This article is part of a larger series on How to Do Payroll.
A payroll card (pay card) is a prepaid debit card employers use to pay employees who don’t have bank accounts. Although regulated by federal and state law, they’re similar to direct deposits in that money is sent electronically, and setup is sometimes free. Pay cards are available from dedicated providers, banks, or payroll companies.
Pay cards offer some advantages, specifically that employees don’t have to visit a bank to access their money. If you’re already utilizing payroll software to run your payroll, it’s a good idea to check whether or not they offer them. Some providers will offer pay cards free to customers, while others charge fees for setup, ATM withdrawals, and even inactivity.
How Payroll Cards Work
Payroll cards work similarly to direct deposits, except employee pay is transferred to a prepaid debit card instead of directly to an employee’s bank account. Once the money transfers, funds are available immediately, and the employee can use the card to withdraw money from an ATM or make online/in-store purchases. Per federal law, employees should be able to access their funds immediately and free of charge.
To implement a pay card program, you’ll have to find a provider. Typically, there’s an enrollment process, and you’ll have to sign up before you can begin. Setup can last from a few days to a few weeks, and you should receive training materials to help explain the process to employees who opt to participate. Cards are mailed after setup is complete.
For more information about payroll card providers and what they offer, check out our payroll card buyers guide. We evaluated many pay card providers and reviewed the top four, including:
- Skylight ONE (Netspend): Best overall payroll card for small business
- PaychekPLUS! by FSV Payment Systems: Best for budget-conscious companies and those with salaried employees in the fast food, manufacturing, and retail industries
- FlexWage: Best for restaurants and retail stores that hire contractual, part-time, and unbanked employees
- rapid! PayCard: Best for businesses that require robust pay card fraud prevention tools
In addition to pay card providers, like those mentioned above, some payroll software has the ability to set up direct electronic payments to third-party pay card providers in the same way you would set up direct deposit. Additionally, you may be able to set up pay cards with your existing payroll service provider, bank, credit card company, or even a professional employer organization (PEO). Some of these providers offer additional services to your business beyond merely providing pay cards.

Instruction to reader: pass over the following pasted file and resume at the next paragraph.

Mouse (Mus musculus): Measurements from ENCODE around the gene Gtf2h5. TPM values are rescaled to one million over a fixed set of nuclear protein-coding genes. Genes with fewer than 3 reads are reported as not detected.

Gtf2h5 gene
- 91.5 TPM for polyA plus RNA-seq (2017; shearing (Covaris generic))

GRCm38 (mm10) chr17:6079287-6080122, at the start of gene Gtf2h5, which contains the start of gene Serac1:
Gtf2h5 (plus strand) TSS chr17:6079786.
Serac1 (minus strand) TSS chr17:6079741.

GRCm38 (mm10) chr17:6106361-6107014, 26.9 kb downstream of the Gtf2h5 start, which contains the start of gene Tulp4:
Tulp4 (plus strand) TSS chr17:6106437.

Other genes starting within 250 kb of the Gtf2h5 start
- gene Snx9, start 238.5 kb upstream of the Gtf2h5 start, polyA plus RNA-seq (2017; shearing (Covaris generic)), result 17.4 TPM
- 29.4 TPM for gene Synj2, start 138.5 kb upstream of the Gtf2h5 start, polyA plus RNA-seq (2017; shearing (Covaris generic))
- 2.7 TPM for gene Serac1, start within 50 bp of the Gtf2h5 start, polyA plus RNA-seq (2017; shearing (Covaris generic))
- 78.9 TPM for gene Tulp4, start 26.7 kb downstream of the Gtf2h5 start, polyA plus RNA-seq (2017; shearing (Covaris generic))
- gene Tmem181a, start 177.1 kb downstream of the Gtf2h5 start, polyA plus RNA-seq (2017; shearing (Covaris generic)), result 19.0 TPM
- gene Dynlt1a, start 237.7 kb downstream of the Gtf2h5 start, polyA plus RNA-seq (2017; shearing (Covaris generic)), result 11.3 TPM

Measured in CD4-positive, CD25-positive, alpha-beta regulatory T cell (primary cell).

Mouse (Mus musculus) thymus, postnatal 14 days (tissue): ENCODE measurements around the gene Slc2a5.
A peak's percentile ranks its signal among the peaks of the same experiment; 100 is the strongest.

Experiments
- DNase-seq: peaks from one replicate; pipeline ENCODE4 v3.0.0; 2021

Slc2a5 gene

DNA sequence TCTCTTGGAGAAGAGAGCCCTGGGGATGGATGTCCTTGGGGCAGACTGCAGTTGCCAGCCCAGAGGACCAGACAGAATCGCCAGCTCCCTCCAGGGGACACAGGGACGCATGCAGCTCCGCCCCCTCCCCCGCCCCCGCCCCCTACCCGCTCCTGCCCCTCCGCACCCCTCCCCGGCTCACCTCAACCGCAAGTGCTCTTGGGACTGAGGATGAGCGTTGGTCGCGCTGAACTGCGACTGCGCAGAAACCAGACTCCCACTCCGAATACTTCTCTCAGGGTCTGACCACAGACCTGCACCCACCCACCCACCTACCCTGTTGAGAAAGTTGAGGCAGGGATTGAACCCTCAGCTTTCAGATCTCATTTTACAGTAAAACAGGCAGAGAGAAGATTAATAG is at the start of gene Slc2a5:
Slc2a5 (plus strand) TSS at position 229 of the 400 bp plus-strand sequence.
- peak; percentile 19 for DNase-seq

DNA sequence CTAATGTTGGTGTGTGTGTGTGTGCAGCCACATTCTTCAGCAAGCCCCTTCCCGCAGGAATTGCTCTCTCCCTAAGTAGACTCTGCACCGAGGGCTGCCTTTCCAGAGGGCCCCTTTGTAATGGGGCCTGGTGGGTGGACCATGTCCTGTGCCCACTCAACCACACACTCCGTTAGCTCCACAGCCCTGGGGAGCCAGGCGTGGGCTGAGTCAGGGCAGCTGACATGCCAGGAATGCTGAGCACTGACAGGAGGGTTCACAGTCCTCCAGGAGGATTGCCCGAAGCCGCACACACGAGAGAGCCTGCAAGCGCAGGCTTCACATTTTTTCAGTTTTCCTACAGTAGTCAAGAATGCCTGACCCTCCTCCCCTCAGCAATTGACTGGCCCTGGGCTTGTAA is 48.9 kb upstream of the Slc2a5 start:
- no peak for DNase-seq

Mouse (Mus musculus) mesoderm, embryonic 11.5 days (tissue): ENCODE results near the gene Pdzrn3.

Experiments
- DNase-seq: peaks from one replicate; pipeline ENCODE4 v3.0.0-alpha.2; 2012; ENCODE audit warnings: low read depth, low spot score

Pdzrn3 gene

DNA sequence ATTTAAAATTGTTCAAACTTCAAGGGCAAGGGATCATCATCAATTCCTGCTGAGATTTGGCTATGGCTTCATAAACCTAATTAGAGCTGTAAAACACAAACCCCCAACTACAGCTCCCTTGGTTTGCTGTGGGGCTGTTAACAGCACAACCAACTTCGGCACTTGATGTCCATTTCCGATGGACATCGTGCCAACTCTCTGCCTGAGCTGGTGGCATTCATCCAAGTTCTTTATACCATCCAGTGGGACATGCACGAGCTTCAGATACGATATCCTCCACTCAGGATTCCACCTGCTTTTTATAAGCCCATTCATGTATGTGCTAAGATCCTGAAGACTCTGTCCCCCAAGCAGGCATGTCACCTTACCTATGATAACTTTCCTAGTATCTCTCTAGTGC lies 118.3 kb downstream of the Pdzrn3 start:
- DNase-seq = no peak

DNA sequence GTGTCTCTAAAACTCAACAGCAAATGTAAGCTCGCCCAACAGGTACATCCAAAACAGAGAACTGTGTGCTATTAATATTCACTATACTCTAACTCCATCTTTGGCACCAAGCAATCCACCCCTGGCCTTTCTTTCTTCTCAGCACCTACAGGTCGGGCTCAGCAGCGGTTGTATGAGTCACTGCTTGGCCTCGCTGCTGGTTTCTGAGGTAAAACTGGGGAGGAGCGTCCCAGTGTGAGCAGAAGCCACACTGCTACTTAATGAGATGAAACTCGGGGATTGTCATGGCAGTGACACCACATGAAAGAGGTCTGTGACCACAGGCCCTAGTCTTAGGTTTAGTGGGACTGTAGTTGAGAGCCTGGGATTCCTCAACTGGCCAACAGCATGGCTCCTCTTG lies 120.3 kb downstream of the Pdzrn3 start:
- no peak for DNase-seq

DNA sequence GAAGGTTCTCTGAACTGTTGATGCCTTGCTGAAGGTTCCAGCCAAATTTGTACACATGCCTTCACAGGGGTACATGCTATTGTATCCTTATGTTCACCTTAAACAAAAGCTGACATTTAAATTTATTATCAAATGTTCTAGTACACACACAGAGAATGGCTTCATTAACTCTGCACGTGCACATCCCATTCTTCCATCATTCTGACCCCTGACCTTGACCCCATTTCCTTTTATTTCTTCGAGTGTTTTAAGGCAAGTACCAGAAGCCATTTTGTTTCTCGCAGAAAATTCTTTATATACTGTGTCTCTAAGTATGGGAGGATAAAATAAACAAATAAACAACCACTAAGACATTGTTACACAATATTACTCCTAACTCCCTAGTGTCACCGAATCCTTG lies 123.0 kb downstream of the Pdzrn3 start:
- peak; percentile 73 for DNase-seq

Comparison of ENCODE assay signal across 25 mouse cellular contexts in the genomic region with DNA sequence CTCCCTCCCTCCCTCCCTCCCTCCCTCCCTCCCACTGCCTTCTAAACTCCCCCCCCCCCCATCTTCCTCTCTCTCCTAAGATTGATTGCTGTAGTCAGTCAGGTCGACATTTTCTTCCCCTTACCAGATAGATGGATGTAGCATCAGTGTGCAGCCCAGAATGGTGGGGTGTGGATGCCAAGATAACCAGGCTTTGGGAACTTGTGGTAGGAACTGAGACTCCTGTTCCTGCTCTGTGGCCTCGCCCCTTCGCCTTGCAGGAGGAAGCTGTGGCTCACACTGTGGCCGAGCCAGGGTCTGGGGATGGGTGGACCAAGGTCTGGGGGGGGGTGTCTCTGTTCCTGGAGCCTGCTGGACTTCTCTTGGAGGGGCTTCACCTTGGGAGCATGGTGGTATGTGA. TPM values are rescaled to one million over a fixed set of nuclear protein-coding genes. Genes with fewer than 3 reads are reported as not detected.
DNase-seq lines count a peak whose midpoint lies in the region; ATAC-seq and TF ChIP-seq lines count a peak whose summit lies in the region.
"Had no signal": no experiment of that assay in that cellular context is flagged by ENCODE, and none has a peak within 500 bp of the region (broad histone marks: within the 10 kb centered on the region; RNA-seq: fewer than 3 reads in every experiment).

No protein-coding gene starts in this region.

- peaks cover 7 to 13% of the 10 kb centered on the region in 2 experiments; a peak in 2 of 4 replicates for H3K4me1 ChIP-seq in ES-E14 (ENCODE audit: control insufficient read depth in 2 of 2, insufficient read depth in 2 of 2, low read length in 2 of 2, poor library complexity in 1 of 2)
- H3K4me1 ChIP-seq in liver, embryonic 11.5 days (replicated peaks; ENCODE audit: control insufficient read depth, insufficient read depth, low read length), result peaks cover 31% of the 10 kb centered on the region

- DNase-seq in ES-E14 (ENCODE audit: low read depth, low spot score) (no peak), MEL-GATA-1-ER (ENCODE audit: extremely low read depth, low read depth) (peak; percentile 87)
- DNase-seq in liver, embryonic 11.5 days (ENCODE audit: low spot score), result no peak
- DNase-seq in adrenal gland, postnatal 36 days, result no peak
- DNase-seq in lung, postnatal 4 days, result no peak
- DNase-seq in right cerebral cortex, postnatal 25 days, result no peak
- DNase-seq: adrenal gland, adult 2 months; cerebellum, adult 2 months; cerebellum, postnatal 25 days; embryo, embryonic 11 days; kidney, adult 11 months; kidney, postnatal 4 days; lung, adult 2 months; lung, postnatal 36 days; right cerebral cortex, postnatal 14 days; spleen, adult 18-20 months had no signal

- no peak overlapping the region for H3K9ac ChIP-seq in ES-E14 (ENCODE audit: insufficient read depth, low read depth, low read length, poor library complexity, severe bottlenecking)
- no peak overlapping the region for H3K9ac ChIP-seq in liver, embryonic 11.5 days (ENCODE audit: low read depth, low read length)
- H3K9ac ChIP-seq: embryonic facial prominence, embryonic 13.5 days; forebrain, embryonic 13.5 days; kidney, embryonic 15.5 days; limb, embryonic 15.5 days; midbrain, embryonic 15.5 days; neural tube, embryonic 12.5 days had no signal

Payroll Cards vs Debit Cards
Although payroll cards are similar to debit cards, they aren’t the same. Debit cards are linked to funds deposited into a bank account; without a bank account, there can be no debit card. Payroll cards aren’t associated with bank accounts and come with their own separate account from the provider. Employers load money to the account in advance, and it’s usually impossible to spend more than the prepaid amount; this lessens the chances of overdraft fees.
Federal Restrictions on Payroll Cards
Pay cards are restricted by federal law, which means no matter which state you’re in, you must comply. The purpose is to protect employees from being unfairly impacted when receiving wages. The key to complying is to be transparent, ensure all employees know what a payroll card is, and recognize that an employee’s participation in a pay card system is always optional.
Here are the requirements your business should meet when implementing a pay card program:
- Ensure employees receive minimum wage: The Federal Labor Standards Act (FLSA) governs overtime, minimum wage, and other labor laws. Be aware of any unavoidable fees your employees must incur to withdraw their wages; if the deductions reduce their earnings below minimum wage, you could be liable.
- Offer an alternative: You’re not allowed to force employees to participate in the company pay card program, so you must offer an alternative option. Per federal law, the alternative can be direct deposit or paper check, but you should check your state law for additional legislation.
- Issue a disclosure: You must issue a disclosure to employees that lists all fees that may be incurred in addition to the types of electronic transfers they can make. You should also disclose all the details of the pay card program and inform employees that participation is optional.
- Provide account history: You must ensure the provider you choose provides periodic transaction statements or an electronic transaction history covering the last 60 days or the option to check account history by phone and to request a written history of account transactions covering the prior 60 days.
State Laws on Payroll Cards
State laws differ in their requirements for businesses that issue payments using pay cards. You’re required to offer an additional payment method, but whether or not it can be electronic (direct deposit) is determined by each state.
For example, New York and California, shown in gray on the map below, allow employers to offer a pay card option, but only in addition to a paper check. A paperless system isn’t permitted as the only option in these states. However, states shown in blue, like Texas, permit a paperless pay system like direct deposit and pay card only. They don’t require you to offer a paper check option.